The University of Chicago:
Academic Freedom or Facade?
Some observers are speculating about a number of very curious events that have been occurring behind the scenes at the University of Chicago. There was the widely publicized dismissal from the University’s Department of Psychiatry of an internationally renowned psychiatrist, with the University later officially admitting that the action had been taken without cause; the documented admission of “no cause” for the dismissal was formally published in in at least one of Chicago’s leading newspapers (The Chicago Tribune). It was intriguing to note that this newspaper article was never mentioned in the section of the University’s website devoted to recent publications about the University.
The dismissal of this eminent psychiatrist almost immediately resulted in the leaving, en masse, of a number of important members of that Department and their move, as a body, to another major university’s medical school. The Department of Psychiatry has been decimated; some perhaps overly-optimistic observers are hoping that, at this point, things are just about as bad as they will get.
Not much later, there was an announcement of the sudden, seemingly unexpected resignation of the University’s current President, which was especially peculiar since it “just happened” to coincide with the stagnation of the University’s current two billion dollar fund drive.
However, the latest incident at the University has burst plainly into public view, i.e., the denial of tenure for Daniel Drezner, assistant professor of political science:
“I shouldn’t be doing this. I’ll be going up for tenure soon.”
It was with those words of self-reproach that Daniel Drezner, an assistant professor of political science at the University of Chicago, inaugurated his Web blog in September 2002.
As thousands of his online readers know, Mr. Drezner didn’t heed his own advice. Instead, he rose to blogosphere prominence. His site is perhaps the most widely read blog focusing on the international political economy, turning scholarly research on issues like outsourcing, the politics of trade, and monetary policy into pieces of analysis for a wider audience.
Mr. Drezner’s first blog entry came back to haunt him: Recently, his department informed him that he was denied tenure and would have to look elsewhere for a job. Usually, a scholar who is denied tenure assumes that the decision was simply a reflection of a department’s assessment of scholarship. In this case, Mr. Drezner and others are wondering whether the blog may have had an impact on his tenure status.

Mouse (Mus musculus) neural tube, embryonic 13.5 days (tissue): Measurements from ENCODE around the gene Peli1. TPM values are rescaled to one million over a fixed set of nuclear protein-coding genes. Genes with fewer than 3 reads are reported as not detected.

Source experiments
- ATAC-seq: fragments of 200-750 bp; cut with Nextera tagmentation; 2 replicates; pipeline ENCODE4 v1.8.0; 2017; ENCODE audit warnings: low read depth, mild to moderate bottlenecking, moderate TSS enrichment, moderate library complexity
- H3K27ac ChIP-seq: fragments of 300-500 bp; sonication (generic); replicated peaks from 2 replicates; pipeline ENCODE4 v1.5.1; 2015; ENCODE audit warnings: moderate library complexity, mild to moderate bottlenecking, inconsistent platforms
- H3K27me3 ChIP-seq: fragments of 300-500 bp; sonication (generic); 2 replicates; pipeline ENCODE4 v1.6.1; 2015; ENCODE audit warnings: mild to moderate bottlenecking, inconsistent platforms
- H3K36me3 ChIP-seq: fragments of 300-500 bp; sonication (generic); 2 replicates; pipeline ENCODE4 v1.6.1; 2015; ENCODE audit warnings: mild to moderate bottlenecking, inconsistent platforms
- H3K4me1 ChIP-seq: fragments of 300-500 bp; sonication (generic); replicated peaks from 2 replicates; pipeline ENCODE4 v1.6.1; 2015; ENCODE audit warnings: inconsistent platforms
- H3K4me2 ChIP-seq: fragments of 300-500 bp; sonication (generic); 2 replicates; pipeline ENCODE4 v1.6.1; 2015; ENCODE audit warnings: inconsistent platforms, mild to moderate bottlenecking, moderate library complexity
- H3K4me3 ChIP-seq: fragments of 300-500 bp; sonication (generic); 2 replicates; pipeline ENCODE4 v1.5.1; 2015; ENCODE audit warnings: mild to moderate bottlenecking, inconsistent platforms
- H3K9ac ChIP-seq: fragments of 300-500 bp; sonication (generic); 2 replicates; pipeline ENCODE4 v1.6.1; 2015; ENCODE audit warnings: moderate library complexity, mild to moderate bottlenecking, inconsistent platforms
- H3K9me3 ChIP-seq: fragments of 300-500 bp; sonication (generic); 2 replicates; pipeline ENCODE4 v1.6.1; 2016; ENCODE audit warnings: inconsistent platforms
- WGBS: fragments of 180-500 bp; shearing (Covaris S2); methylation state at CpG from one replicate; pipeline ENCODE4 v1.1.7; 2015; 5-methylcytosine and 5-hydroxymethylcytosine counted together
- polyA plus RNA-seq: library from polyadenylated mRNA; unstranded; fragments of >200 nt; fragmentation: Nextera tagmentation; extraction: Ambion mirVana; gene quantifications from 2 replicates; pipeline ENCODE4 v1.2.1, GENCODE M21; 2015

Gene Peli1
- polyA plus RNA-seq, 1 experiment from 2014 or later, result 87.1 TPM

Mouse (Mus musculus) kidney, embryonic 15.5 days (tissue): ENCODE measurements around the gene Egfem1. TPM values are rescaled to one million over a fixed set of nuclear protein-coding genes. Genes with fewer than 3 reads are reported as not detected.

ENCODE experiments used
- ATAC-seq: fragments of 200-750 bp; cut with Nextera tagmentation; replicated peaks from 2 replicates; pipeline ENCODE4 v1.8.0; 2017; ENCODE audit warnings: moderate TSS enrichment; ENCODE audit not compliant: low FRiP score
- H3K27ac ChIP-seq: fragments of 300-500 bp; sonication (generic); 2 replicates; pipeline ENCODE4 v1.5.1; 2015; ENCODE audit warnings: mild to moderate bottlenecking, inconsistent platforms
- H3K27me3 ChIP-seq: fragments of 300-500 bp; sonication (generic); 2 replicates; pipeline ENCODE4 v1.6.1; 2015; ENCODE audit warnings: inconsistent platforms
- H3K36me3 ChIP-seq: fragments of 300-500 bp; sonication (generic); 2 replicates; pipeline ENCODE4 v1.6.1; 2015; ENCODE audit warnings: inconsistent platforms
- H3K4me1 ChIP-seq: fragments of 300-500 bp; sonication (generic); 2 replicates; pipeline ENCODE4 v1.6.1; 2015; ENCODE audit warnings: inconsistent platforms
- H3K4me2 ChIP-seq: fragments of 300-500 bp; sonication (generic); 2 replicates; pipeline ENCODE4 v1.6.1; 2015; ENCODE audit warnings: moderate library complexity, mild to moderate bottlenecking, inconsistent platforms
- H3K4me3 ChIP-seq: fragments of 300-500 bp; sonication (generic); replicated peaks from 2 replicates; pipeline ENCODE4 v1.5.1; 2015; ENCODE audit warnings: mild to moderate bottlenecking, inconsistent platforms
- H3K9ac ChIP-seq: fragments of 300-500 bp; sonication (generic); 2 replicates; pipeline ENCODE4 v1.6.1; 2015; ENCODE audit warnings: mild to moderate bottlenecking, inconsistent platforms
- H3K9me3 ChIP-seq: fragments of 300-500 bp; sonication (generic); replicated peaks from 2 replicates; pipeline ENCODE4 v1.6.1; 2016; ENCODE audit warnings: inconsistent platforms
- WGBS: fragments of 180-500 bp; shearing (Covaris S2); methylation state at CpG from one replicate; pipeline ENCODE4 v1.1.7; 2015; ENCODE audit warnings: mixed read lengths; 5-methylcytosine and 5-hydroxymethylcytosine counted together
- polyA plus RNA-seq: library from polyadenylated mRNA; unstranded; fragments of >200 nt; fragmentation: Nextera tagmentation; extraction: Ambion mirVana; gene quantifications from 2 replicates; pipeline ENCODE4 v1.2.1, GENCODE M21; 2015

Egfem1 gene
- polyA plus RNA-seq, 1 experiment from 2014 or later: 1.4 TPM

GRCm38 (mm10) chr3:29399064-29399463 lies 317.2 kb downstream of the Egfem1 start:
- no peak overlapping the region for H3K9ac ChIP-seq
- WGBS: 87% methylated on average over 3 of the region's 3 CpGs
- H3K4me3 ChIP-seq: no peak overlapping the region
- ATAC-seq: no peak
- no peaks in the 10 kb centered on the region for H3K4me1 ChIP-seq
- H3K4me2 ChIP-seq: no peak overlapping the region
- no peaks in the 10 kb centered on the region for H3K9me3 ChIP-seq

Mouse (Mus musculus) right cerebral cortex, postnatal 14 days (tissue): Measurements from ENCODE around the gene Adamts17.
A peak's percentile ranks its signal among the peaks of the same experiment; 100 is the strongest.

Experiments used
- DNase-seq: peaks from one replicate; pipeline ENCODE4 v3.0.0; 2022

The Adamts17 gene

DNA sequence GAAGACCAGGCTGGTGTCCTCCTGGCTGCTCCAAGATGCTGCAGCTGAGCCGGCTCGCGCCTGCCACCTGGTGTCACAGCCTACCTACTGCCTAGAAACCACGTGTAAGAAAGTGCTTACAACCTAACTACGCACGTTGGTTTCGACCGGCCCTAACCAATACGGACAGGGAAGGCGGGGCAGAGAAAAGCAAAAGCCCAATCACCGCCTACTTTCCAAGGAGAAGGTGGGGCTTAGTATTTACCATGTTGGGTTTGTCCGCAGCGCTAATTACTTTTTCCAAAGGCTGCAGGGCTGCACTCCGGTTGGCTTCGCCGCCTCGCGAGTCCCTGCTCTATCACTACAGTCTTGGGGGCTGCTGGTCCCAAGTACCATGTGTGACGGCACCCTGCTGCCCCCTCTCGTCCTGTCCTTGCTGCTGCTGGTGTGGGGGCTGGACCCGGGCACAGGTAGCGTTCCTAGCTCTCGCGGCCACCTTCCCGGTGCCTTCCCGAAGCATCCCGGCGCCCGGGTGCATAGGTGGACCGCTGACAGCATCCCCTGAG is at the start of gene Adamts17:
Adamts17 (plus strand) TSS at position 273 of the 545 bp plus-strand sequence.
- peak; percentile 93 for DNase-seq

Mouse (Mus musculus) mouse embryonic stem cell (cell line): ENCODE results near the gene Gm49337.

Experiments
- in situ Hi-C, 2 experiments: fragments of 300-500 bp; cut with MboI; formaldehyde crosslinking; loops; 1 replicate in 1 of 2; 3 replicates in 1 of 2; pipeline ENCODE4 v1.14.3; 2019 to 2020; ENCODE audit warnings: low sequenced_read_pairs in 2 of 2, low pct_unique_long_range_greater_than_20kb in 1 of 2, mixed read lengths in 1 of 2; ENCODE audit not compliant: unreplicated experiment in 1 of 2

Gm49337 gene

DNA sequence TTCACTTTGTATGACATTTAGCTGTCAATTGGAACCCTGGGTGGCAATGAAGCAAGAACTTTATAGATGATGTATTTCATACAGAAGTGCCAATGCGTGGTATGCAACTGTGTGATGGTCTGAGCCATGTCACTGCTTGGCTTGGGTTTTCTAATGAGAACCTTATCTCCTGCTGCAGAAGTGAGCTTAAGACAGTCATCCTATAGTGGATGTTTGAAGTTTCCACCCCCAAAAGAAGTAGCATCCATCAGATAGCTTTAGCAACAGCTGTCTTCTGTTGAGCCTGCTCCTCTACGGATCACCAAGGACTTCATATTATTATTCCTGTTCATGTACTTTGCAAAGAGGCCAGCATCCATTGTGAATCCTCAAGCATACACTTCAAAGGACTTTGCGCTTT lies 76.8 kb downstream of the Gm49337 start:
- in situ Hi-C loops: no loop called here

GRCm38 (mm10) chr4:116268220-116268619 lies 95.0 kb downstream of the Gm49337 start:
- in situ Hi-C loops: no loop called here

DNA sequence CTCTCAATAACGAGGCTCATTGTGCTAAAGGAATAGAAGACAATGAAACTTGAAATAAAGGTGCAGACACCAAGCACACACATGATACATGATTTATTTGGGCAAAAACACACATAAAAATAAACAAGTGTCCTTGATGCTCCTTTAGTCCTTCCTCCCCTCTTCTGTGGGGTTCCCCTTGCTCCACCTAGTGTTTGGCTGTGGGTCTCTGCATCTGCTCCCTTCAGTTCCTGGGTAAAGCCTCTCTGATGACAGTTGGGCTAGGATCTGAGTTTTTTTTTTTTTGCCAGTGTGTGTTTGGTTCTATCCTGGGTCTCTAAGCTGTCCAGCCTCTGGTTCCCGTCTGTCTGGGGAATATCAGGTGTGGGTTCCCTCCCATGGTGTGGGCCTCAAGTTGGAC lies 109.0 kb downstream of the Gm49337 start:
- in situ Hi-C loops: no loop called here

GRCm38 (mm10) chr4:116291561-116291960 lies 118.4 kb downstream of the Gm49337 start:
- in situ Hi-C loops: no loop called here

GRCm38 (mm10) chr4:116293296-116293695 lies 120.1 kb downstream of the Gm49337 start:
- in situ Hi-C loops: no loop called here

News of his tenure denial has struck a nerve in the growing community of academic bloggers, who are aware that blogging can be a double-edged sword: a powerful way to communicate scholarly ideas to the public and increase name recognition, and a risky venture in a field where every idea – even those roughly thrown together at 3 a.m. – matters.
While refusing to go into specifics about Mr. Drezner’s tenure case, the chairman of the political science department at the University of Chicago, Dali Yang, dismissed the notion that his department considered Mr. Drezner’s blog in making its decision. “I can assure you it’s not specifically about the blog,” he said. [Note the obviously devious response: “not specifically”].
Academic bloggers interviewed say the most common problem they face is convincing their colleagues that their online activity does not come at the expense of scholarly research. While some of the nation’s most prominent scholars have started their own blogs, most notably Chicago giants Gary Becker, a Nobel Prize winner in economics, and Richard Posner, a federal judge, blogging is still perceived by some academics as a slight activity lacking in intellectual value.
Another blogger, Sean Carroll, a physicist at the University of Chicago who was [also!] denied tenure in May, said some of his colleagues have the opinion that blogging means “spending time as an educator or a public intellectual that you could be spending as a researcher.” Mr. Carroll, who contributes to the science-themed blog Cosmic Variance, said he “balanced things fine, but there was a question of what other people think.” He defended his contributions to the blog, which joyfully tackles topics such as extra dimensions of space, dark energy, and galaxies, as “part and parcel of being a professor,” giving him a powerful tool to interact with other physicists and to communicate complicated subjects to the general public.
Colleagues of Mr. Drezner insist that he has sustained an impressive level of academic output since starting his blog. He’s published essays in refereed journals, such as Political Science Quarterly, and has written pieces for other prominent journals, including Foreign Affairs and Foreign Policy. He’s also completed a book titled “Who Rules? The Regulation of Globalization,” for which he received an advance contract from Princeton University, according to his curriculum vitae.
The debate over academic blogging has been a heated one in the pages of the Chronicle of Higher Education, where a passionate response was elicited from an assistant professor of political science and international affairs at George Washington University, Henry Farrell, who contributes to the blog Crooked Timber. “To dismiss blogging as a bad idea altogether is to make an enormous mistake,” he wrote. “For these academics, blogging isn’t a hobby; it’s an integral part of their scholarly identity. They may very well be the wave of the future.”
Revised by the Author, 10/22/2005